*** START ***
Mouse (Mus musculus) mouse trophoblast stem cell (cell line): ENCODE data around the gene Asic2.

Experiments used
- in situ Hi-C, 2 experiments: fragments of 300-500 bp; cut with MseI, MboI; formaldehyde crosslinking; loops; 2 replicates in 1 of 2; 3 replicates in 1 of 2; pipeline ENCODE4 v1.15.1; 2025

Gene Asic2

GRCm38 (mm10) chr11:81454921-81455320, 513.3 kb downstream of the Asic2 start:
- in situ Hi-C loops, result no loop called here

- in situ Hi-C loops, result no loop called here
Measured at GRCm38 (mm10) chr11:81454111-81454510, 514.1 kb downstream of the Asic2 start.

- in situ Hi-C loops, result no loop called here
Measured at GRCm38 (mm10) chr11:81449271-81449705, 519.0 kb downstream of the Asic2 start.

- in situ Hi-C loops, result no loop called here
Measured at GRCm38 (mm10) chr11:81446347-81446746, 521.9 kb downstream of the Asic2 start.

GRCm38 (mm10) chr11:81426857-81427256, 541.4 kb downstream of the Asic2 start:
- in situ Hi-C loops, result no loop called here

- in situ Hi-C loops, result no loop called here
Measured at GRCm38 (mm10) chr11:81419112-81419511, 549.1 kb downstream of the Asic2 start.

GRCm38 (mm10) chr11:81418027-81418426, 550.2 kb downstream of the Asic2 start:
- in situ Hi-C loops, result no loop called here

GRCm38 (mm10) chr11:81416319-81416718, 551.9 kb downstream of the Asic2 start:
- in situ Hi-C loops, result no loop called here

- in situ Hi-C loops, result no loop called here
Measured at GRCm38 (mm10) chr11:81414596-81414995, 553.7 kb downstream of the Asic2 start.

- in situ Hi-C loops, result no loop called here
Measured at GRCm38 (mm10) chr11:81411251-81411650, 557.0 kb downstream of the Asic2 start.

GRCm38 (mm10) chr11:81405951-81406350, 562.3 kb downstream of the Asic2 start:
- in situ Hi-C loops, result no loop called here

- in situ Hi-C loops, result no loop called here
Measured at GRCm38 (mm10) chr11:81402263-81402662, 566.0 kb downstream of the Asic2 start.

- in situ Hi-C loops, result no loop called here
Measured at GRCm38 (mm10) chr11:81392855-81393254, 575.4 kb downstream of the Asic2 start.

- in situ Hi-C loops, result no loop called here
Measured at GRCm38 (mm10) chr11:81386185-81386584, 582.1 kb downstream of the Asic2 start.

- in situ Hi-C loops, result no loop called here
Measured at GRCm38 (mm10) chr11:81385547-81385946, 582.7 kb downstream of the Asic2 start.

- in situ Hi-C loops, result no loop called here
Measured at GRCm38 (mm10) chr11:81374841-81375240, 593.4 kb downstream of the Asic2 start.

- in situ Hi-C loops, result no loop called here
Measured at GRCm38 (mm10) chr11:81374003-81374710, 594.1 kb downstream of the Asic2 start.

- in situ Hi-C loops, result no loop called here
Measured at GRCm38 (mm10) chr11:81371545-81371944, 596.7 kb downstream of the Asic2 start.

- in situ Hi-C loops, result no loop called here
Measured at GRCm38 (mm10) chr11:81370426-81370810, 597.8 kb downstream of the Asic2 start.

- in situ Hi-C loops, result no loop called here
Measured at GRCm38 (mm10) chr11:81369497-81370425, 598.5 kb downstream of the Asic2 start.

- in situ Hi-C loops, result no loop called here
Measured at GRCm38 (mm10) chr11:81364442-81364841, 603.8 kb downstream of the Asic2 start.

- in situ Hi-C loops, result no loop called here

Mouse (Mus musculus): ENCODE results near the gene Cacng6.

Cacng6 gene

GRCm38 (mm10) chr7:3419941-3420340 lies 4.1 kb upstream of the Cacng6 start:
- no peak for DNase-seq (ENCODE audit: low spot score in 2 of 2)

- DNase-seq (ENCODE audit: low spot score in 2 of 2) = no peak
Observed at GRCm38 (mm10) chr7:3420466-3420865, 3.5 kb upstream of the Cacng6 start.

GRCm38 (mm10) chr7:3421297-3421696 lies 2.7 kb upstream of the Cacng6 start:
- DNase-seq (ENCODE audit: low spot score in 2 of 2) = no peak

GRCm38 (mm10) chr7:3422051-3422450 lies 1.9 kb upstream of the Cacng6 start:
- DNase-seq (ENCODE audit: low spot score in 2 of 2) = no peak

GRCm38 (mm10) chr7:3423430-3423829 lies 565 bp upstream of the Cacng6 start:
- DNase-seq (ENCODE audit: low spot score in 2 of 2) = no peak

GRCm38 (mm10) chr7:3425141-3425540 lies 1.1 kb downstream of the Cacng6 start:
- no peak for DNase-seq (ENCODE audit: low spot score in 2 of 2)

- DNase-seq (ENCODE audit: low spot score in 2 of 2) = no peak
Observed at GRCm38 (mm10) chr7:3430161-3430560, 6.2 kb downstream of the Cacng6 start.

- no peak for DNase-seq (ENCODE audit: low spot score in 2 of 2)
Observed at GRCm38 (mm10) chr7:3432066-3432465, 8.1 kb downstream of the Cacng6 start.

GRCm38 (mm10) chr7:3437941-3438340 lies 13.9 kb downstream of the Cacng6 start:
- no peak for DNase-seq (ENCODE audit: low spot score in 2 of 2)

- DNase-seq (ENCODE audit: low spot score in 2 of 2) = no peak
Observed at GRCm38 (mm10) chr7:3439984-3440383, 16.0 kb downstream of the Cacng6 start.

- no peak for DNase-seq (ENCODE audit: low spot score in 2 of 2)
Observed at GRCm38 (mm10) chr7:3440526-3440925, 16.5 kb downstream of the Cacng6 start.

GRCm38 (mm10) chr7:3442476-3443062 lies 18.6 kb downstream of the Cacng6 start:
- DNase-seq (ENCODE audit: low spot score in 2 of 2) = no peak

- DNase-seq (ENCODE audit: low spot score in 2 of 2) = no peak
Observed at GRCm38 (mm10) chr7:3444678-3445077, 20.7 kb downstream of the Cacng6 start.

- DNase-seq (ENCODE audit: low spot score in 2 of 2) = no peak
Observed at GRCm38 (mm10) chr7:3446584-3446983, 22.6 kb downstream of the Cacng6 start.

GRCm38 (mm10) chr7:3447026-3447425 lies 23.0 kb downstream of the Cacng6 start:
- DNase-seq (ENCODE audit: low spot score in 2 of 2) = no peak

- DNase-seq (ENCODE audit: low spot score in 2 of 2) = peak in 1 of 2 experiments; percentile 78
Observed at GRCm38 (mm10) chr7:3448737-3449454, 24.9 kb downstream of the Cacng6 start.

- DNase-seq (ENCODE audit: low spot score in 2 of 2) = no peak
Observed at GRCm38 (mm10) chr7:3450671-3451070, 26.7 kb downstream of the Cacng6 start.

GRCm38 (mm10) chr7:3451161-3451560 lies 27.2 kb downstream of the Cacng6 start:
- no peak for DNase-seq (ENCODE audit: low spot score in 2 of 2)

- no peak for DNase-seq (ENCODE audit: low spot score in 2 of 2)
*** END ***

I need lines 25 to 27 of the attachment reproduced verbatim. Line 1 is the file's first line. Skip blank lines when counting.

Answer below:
GRCm38 (mm10) chr11:81405951-81406350, 562.3 kb downstream of the Asic2 start:
- in situ Hi-C loops, result no loop called here

- in situ Hi-C loops, result no loop called here